Janis Joplin: Pearl

Released in 1971, the singer's second solo LP was to be her last, the temptation to use unbridled self-medication in order to dull a life beset by insecurities leading finally to her untimely passing. But it's a work that assured her a place in rock history... Words: Johnny Black

Although her biggest commercial success, Janis Joplin's final album, Pearl, is all too often overshadowed by the tragic fact that she died before completing it. Her drug and drink problems and her complicated sex life during the sessions have been all too well documented. But HFN's Vinyl Icon features are first and foremost about the making of music, so the horror show of Janis's final days will feature here only to show the impact it had on the recording of Pearl.

Originally from Texas, Janis had come to public prominence fronting San Francisco's psychedelic blues outfit Big Brother And The Holding Company. Their second album, Cheap Thrills, which was released in 1968, had rocketed the group into the big league while also winning them huge critical acclaim.


Going Solo
Nevertheless, encouraged by her management to pursue a solo career, Joplin decided to quit the group in the December of 1968, going on to be backed by the short-lived Kozmic Blues Band while simultaneously trying to kick her escalating heroin problems.

By the spring of 1970 she was working with The Full Tilt Boogie Band. Comprising guitarist John Till, pianist Richard Bell, bassist Brad Campbell, drummer Clark Pierson and organist Ken Pearson, it was this lineup that entered Sunset Sound Recorders studio in Hollywood on September the 5th, 1970 to record Joplin's second solo album, Pearl.


When Joplin's tour manager, John Byrne Cooke, asked Paul Rothchild, famed for his work with The Doors, to produce Pearl, Rothchild's initial response was, 'Oh, John, I don't know. Last time I saw her, she was a junkie and couldn't focus on her art and was abusive to people around her'. But in the summer of 1970 Joplin had reportedly been clean for four months. 'She was a changed woman,' Cooke claimed. 'She had a band that worshipped her, she had been straight for a few months and she was feeling in charge of herself.'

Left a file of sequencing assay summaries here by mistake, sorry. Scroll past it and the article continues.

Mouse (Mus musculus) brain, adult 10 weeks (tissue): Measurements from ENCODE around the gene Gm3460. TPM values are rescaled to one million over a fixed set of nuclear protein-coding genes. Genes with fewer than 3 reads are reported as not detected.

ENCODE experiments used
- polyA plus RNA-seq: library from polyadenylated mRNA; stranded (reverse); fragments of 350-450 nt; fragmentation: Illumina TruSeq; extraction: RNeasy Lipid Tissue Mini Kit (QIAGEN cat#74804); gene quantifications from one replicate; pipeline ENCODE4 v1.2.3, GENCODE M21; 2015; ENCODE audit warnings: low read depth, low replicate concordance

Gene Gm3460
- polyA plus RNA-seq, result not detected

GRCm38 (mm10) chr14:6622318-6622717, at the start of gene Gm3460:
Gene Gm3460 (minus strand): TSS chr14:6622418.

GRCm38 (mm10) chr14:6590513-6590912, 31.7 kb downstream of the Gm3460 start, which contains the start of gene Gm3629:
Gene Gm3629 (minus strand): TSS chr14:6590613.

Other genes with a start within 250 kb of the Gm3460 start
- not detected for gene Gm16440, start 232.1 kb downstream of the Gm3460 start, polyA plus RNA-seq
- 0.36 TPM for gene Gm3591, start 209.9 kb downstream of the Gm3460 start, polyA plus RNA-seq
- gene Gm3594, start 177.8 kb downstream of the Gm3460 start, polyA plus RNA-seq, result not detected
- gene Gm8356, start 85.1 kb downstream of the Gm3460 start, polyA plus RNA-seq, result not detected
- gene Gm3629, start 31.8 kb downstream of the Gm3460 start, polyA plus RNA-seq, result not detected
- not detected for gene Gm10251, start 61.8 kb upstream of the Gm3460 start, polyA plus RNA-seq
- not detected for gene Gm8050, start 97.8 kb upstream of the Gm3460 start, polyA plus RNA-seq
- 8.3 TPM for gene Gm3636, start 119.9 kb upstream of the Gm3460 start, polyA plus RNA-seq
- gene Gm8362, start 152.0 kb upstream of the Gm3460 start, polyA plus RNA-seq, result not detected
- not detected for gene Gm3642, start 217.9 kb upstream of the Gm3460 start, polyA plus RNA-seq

Mother Of Invention
Eventually, Cooke won Rothchild round, and the producer felt he could see in Joplin the potential to become a greater singer with a wider vocal style than even she suspected. 'He wanted her to explore the different voices she had at her command,' figured Cooke, 'to consider the dynamic range and to consider using full power more judiciously'. He saw the possibility of a singing career that would last far longer than she had expected. He said to her, 'Janis, 30 years from now I want you to be making your greatest album, and I want to be making it with you'.


Rothchild was also enthusiastic about the Full Tilt Boogie Band, who were clean-living Canadians and probably the most capable young musicians Joplin had ever played with. 'She didn't want any too-hip, too-wise, or too-stoned guys in the band,' said Rothchild. This was the optimistic spirit in which they entered Sunset Sound yet there were already signs that all was not as rosy as it seemed. Joplin had, for example, begun adopting a new persona, Pearl, an idealised alternate identity she had dreamed up. 'If you practice long enough being a big, brassy blues mama, you become one,' she declared.


Her intention, presumably, was that Pearl would be a more positive, forceful, self-confident version of herself but instead the character manifested itself in alcoholic binges and outrageous sexuality that seemed, if anything, to cloud her judgement more than ever. During the sessions, Joplin lodged at the Landmark Motor Hotel, notorious in '70s drug community parlance as a 'shooting gallery' – a place where the shooting-up of drugs could happen with impunity. Given that Joplin seemed to be relatively drug-free when the sessions started, the Landmark was not a wise choice.

Major Problem
Nevertheless, the band's pianist Richard Bell remembers the time fondly. 'It was amazingly wonderful. I'm really happy I had her in my life – she was a phenomenal woman.' Similarly, guitarist John Till has insisted that the group had no idea that there was any imminent danger of Joplin relapsing. 'It came like a bolt out of the blue.'